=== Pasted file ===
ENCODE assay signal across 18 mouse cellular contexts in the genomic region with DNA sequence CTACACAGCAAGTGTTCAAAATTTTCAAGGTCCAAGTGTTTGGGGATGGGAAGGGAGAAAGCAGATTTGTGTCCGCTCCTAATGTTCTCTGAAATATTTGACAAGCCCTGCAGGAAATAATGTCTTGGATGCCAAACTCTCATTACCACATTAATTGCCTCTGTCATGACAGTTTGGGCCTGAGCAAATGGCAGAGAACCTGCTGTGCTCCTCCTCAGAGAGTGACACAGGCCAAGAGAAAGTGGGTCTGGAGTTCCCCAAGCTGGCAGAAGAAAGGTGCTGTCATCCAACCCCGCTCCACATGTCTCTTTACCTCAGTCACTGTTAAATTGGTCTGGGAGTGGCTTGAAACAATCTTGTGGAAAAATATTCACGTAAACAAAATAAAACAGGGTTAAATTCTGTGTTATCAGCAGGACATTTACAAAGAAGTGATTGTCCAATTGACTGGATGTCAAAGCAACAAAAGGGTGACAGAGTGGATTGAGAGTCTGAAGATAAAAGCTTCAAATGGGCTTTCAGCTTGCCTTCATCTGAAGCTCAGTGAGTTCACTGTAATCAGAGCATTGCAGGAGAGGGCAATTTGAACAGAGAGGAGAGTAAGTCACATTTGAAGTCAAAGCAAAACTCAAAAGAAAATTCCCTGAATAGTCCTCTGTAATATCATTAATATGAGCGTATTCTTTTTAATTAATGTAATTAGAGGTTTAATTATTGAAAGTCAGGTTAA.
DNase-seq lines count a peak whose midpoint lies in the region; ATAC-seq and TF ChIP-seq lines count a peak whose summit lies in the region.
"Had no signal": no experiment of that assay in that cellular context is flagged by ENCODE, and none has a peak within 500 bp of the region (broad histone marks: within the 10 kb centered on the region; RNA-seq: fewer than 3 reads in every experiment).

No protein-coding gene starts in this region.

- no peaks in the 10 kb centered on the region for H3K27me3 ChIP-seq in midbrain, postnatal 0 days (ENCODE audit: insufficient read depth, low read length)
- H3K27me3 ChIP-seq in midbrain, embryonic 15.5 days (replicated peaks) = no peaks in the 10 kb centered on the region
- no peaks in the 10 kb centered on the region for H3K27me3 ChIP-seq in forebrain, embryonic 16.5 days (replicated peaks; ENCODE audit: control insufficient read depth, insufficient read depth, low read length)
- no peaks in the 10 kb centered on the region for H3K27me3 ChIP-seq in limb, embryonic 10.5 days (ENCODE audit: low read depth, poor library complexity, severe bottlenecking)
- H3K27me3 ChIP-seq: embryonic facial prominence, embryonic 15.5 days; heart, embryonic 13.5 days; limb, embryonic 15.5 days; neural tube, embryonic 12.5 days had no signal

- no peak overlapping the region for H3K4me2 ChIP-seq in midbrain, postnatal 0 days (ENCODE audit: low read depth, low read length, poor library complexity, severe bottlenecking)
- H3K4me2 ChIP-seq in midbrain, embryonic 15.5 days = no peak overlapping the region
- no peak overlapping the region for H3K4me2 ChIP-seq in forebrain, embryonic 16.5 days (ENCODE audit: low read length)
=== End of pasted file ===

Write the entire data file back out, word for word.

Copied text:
ENCODE assay signal across 18 mouse cellular contexts in the genomic region with DNA sequence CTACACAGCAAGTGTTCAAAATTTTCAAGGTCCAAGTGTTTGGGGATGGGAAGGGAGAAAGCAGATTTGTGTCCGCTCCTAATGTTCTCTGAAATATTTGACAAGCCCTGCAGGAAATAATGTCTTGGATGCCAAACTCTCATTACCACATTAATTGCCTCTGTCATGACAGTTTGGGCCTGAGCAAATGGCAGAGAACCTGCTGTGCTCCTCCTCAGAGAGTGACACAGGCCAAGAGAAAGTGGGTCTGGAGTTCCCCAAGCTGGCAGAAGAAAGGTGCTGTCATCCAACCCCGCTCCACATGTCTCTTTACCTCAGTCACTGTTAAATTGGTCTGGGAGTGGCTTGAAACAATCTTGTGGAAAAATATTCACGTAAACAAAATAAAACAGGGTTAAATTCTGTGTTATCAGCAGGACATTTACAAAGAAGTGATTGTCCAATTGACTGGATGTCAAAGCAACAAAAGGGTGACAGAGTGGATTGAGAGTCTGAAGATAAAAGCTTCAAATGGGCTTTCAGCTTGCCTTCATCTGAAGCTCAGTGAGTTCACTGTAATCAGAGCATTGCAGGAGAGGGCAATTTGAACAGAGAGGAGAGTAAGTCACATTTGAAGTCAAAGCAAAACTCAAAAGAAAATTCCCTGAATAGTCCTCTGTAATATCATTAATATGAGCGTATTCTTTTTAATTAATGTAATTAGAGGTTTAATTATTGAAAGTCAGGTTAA.
DNase-seq lines count a peak whose midpoint lies in the region; ATAC-seq and TF ChIP-seq lines count a peak whose summit lies in the region.
"Had no signal": no experiment of that assay in that cellular context is flagged by ENCODE, and none has a peak within 500 bp of the region (broad histone marks: within the 10 kb centered on the region; RNA-seq: fewer than 3 reads in every experiment).

No protein-coding gene starts in this region.

- no peaks in the 10 kb centered on the region for H3K27me3 ChIP-seq in midbrain, postnatal 0 days (ENCODE audit: insufficient read depth, low read length)
- H3K27me3 ChIP-seq in midbrain, embryonic 15.5 days (replicated peaks) = no peaks in the 10 kb centered on the region
- no peaks in the 10 kb centered on the region for H3K27me3 ChIP-seq in forebrain, embryonic 16.5 days (replicated peaks; ENCODE audit: control insufficient read depth, insufficient read depth, low read length)
- no peaks in the 10 kb centered on the region for H3K27me3 ChIP-seq in limb, embryonic 10.5 days (ENCODE audit: low read depth, poor library complexity, severe bottlenecking)
- H3K27me3 ChIP-seq: embryonic facial prominence, embryonic 15.5 days; heart, embryonic 13.5 days; limb, embryonic 15.5 days; neural tube, embryonic 12.5 days had no signal

- no peak overlapping the region for H3K4me2 ChIP-seq in midbrain, postnatal 0 days (ENCODE audit: low read depth, low read length, poor library complexity, severe bottlenecking)
- H3K4me2 ChIP-seq in midbrain, embryonic 15.5 days = no peak overlapping the region
- no peak overlapping the region for H3K4me2 ChIP-seq in forebrain, embryonic 16.5 days (ENCODE audit: low read length)